the postcard project

On my list of favourite things, personal challenges rank high. I don’t like when people challenge me to do something because invariably, I become nervous, then overthink it and end up messing up.
But challenging myself? Yes, please!

Everyday YWA challenge? Absolutely!
Setting a timer for seven minutes then seeing how fast I can unpack the dishwasher?  I’m there!
Giving myself 2 hours to see how much work I can get done in the office? Sign me up! (My office mate and I always do this. She even bought a special timer just for this!).

Each year, for the past three years, I’ve challenged myself to read thirty books. I can’t increase the number until I’ve met the goal. Suffice it to say, next year the number will still be thirty.

My movie challenge is my favourite. About five years ago, I made a movie challenge for myself. I started by watching seventy films. I met it. I increased it to seventy-five. This year, the goal is one hundred movies – and not just any kind of film either. Artsy movies that make you go “hmm”; films that roll around in your mind for a long time after. Just last night, I watched a really good Colombian film, Karen Cries on the Bus (2011) about a woman who decides to leave her marriage and youth behind in order to start a new life on her own. I may have to update my post a slice of cake.

I can’t lie, though. Every now and then, a silly movie sneaks in but I don’t typically include them on The Movie List. I’ve got twelve weeks left this year and seven movies to go.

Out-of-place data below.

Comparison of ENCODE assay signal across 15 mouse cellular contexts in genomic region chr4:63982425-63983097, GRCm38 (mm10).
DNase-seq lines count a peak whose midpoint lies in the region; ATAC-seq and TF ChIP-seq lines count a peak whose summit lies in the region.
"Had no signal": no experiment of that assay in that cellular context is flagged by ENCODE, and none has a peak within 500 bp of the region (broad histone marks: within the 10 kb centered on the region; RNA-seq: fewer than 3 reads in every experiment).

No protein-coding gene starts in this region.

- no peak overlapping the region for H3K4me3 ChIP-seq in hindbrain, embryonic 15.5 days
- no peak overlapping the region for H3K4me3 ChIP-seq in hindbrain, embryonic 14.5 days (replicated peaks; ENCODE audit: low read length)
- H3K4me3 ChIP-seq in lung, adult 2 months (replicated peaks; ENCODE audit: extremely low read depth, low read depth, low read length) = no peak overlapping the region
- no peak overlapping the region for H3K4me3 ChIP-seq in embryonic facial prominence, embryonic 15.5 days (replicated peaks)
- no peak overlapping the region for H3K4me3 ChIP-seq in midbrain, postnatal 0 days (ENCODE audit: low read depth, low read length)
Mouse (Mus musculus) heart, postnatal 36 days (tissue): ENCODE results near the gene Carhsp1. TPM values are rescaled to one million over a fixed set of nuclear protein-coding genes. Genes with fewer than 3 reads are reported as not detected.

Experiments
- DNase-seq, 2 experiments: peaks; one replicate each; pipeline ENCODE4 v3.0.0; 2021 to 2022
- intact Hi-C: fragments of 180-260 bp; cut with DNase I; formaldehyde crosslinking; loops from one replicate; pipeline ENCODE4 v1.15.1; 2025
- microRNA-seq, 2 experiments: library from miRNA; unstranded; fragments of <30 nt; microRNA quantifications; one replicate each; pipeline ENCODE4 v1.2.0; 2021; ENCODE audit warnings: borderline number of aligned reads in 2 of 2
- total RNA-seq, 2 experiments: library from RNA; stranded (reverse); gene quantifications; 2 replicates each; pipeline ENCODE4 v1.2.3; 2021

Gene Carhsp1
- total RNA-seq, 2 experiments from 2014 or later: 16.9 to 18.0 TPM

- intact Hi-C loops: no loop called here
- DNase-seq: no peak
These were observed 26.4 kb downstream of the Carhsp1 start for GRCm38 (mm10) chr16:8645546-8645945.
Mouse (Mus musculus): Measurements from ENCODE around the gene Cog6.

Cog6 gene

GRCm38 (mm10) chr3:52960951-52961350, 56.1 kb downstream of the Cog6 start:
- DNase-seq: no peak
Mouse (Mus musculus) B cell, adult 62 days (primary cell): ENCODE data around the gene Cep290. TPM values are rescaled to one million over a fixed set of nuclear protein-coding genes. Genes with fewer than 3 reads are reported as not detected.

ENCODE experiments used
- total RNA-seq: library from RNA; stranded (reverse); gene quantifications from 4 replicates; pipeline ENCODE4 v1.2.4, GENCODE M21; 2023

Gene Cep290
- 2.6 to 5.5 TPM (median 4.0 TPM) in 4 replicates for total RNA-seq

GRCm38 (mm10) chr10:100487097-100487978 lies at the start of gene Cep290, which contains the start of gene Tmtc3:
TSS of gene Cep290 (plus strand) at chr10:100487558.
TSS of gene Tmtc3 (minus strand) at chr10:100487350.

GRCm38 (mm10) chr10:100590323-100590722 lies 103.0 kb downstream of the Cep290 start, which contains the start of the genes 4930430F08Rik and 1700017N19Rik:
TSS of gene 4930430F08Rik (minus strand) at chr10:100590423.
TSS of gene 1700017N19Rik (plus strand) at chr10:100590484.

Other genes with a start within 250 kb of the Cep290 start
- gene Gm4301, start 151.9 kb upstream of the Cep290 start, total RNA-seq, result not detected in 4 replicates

During 2020 lock-down, my sister sent our family a message. To my eternal delight she wrote: Let’s start a Postcard Challenge. It was a challenge we could do together so no overthinking or nervousness on my part.

The idea is simple – make postcards by hand and send them to each other, and to family and friends. We could make them anyway we like – collage, painted, drawn. The only caveat is that we make each postcard ourselves.

Well! If ever there was a challenge for me, this was it! Not only was this an endeavor to help the USPS which, at the time, was struggling to stay afloat, but it’d be my kinda fun.

The real challenge for me was two-fold. First, I’m an artist but I never liked painting small. Secondly, I couldn’t rationally spend hours on a single postcard because then only a few people would get them.  But I am not an abstract-expressionist. So the challenge was to be more spontaneous – more in-the-moment.  (When all is said and done,  I have to say I enjoyed my venture into the ab-ex world.)

Finding out the standard postcard sizes online was easy.  I measured acrylic paper to size and cut a stack. Then, I put on some music and got started. No plan. No prior ideas of what I want to do. No postcard takes more than 20 minutes to make. Some cards are painted, while some are mixed-media.

On the weekends, I made about five postcards. Then, I laid out the finished ones and matched postcards to recipients. After choosing a coloured pen, I spent a happy hour writing the cards to those people.

Staedler and Muji – the Germans and Japanese rule my pen world!

While the whole project was nothing but lovely, it didn’t compare to the pleasure of receiving handmade postcards from my mom, sissy and friends who all joined the Postcard Project as well.

images on postcards cut from Monocle magazines

One Comment Add yours

  1. Eileen Park says:

    I should start making postcards too!! This is so lovely! I usually write a letter or a card for someone’s birthday, and whenever I shopped for a card, I wish I could do something more special! I love painting and writing a letter, so I will definitely enjoy making and giving the cards to my people 🙂 Where can I get the acrylic paper? Michael’s? Also, reading 30 books and watching 100 movies a year seems to be a nice challenge! I like the idea of setting a goal like that. Thank you for the inspiration!

    Liked by 1 person

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